On the other hand, exempt property are not subject to liquidation (which means the trustee cannot take it away). Most frequently used Florida property exemptions include:

  • Your Homestead property;
  • Personal property up to $1,000. Personal property can include such items as furniture, art, and electronics;
  • Prepaid medical savings account and health savings account deposits;
  • Funeral costs per Florida's Preneed Funeral Contract Consumer Protection Trust Fund;
  • You can exempt up to $1,000 in motor vehicle equity, more if you are married and filing jointly;
  • Wages of a head of the family are entirely exempt up to $750 per week, or the greater of 75% or 30 times the federal minimum wage. This applies to paid and unpaid wages and wages deposited in a bank account during the last six months;
  • Up to $4,000 of personal property as exempt if you do not use the homestead exemption;
  • veterans benefits, social security benefits, reemployment assistance, and local public assistance benefits, like workers compensation and unemployment compensation benefits; and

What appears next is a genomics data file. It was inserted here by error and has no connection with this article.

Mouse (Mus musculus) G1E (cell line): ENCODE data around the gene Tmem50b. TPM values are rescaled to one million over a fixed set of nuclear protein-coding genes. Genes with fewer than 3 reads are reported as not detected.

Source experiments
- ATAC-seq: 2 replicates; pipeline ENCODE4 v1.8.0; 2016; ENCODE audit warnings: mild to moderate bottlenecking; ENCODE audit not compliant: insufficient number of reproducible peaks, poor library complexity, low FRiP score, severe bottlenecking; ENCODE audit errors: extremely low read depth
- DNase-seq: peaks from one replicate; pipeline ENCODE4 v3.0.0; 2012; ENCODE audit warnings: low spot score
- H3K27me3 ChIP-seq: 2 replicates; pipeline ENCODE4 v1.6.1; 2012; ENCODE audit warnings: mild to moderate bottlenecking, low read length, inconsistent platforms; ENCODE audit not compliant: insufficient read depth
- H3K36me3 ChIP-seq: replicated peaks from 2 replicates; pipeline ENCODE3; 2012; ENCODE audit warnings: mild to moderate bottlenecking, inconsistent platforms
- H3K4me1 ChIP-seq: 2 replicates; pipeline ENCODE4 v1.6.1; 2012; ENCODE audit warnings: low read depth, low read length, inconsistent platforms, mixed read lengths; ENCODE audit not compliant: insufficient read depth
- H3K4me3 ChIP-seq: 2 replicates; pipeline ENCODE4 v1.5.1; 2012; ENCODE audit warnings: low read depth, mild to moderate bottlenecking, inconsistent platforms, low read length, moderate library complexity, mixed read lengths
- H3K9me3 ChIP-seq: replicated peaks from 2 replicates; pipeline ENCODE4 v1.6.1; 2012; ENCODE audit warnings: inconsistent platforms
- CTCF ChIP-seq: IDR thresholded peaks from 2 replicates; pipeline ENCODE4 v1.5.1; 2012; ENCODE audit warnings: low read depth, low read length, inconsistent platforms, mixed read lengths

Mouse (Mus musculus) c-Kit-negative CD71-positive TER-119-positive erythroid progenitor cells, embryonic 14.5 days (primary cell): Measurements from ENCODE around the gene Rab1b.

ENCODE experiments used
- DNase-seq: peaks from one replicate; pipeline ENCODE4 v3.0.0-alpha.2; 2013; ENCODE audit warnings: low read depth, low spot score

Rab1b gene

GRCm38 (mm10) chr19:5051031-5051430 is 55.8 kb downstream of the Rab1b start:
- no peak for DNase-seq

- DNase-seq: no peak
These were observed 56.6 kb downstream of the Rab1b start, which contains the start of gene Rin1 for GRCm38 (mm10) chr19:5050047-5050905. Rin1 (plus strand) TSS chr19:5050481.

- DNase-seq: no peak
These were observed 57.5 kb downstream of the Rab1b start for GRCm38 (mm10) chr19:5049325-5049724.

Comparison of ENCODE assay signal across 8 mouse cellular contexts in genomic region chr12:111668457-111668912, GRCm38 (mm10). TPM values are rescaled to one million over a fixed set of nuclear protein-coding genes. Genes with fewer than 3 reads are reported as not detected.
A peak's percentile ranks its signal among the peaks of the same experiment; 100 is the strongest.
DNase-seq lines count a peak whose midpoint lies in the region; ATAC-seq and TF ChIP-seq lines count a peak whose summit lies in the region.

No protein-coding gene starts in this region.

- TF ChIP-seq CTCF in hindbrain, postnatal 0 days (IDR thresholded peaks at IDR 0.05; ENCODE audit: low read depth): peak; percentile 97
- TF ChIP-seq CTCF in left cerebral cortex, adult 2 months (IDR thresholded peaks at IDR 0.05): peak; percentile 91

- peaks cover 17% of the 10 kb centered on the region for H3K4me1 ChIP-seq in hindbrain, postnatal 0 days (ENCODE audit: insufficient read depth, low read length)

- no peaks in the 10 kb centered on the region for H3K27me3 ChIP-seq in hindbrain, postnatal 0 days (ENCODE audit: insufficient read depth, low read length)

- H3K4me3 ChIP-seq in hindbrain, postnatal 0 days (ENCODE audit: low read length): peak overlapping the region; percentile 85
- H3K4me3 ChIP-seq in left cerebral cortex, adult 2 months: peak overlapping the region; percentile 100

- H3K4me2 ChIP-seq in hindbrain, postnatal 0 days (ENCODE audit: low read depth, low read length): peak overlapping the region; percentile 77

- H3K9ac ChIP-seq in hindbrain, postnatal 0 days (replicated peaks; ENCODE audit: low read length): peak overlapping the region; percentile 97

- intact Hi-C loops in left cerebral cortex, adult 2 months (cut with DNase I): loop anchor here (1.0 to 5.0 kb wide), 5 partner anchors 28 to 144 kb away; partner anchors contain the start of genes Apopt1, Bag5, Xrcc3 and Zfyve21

• The following types of pensions and retirement funds are exempt in Florida:
    • ERISA qualified retirement plans and pensions (including 401(k)’s, 403(b)’s, profit sharing and money purchase plans, SEP and SIMPLE IRA’s, and other defined benefit plans) are fully exempt;
    • IRA’s and Roth IRA’s are exempt up to $1,171,650;
    • Public employee retirement benefits;
    • State and County officers and employees retirement system benefits;
    • Firefighter pensions;
    • Municipal police pensions; and
    • Teachers’ retirement benefits.

What is the Discharge?

After 60 days following the 341 meeting of Creditors, if the case is a "no-asset" case, all your debt are eliminated (discharged) by the court, with the following exceptions:

  • child support, most tax debts, and student loans, unless the court rules otherwise; and
  • debts that the court has declared nondischargeable because the creditor objected (for example, debts incurred by your fraud or malicious acts).

By comparison, asset cases remain open until all assets are distributed, which can take several months or more, depending on the complexity of the case.